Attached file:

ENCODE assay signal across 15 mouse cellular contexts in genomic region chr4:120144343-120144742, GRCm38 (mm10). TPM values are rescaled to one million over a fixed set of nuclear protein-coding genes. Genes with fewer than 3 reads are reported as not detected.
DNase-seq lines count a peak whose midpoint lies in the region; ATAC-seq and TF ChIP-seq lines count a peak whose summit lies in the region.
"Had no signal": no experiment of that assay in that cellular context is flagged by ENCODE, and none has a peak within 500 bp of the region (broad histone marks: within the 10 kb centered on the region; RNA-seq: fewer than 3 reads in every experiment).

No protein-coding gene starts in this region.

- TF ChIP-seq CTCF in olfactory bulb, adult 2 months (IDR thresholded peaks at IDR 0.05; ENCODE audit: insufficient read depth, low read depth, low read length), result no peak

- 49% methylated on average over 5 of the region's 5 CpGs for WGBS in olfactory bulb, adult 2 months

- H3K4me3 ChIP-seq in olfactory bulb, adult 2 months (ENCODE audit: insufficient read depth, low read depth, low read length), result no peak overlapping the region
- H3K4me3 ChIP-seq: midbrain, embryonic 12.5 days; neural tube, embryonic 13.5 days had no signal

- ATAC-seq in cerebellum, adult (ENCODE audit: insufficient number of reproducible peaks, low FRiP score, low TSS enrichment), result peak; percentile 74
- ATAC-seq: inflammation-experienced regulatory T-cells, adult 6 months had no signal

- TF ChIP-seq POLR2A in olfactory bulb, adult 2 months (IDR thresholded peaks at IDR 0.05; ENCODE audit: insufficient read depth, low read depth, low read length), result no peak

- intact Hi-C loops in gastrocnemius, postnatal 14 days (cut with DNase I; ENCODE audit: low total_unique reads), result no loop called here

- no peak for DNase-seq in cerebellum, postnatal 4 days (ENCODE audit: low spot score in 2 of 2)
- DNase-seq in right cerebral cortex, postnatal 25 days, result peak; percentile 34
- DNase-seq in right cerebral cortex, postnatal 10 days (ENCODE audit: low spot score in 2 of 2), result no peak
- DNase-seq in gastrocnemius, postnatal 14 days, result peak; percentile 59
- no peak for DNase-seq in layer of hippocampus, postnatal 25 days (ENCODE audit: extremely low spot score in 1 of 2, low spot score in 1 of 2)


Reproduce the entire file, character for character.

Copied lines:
ENCODE assay signal across 15 mouse cellular contexts in genomic region chr4:120144343-120144742, GRCm38 (mm10). TPM values are rescaled to one million over a fixed set of nuclear protein-coding genes. Genes with fewer than 3 reads are reported as not detected.
DNase-seq lines count a peak whose midpoint lies in the region; ATAC-seq and TF ChIP-seq lines count a peak whose summit lies in the region.
"Had no signal": no experiment of that assay in that cellular context is flagged by ENCODE, and none has a peak within 500 bp of the region (broad histone marks: within the 10 kb centered on the region; RNA-seq: fewer than 3 reads in every experiment).

No protein-coding gene starts in this region.

- TF ChIP-seq CTCF in olfactory bulb, adult 2 months (IDR thresholded peaks at IDR 0.05; ENCODE audit: insufficient read depth, low read depth, low read length), result no peak

- 49% methylated on average over 5 of the region's 5 CpGs for WGBS in olfactory bulb, adult 2 months

- H3K4me3 ChIP-seq in olfactory bulb, adult 2 months (ENCODE audit: insufficient read depth, low read depth, low read length), result no peak overlapping the region
- H3K4me3 ChIP-seq: midbrain, embryonic 12.5 days; neural tube, embryonic 13.5 days had no signal

- ATAC-seq in cerebellum, adult (ENCODE audit: insufficient number of reproducible peaks, low FRiP score, low TSS enrichment), result peak; percentile 74
- ATAC-seq: inflammation-experienced regulatory T-cells, adult 6 months had no signal

- TF ChIP-seq POLR2A in olfactory bulb, adult 2 months (IDR thresholded peaks at IDR 0.05; ENCODE audit: insufficient read depth, low read depth, low read length), result no peak

- intact Hi-C loops in gastrocnemius, postnatal 14 days (cut with DNase I; ENCODE audit: low total_unique reads), result no loop called here

- no peak for DNase-seq in cerebellum, postnatal 4 days (ENCODE audit: low spot score in 2 of 2)
- DNase-seq in right cerebral cortex, postnatal 25 days, result peak; percentile 34
- DNase-seq in right cerebral cortex, postnatal 10 days (ENCODE audit: low spot score in 2 of 2), result no peak
- DNase-seq in gastrocnemius, postnatal 14 days, result peak; percentile 59
- no peak for DNase-seq in layer of hippocampus, postnatal 25 days (ENCODE audit: extremely low spot score in 1 of 2, low spot score in 1 of 2)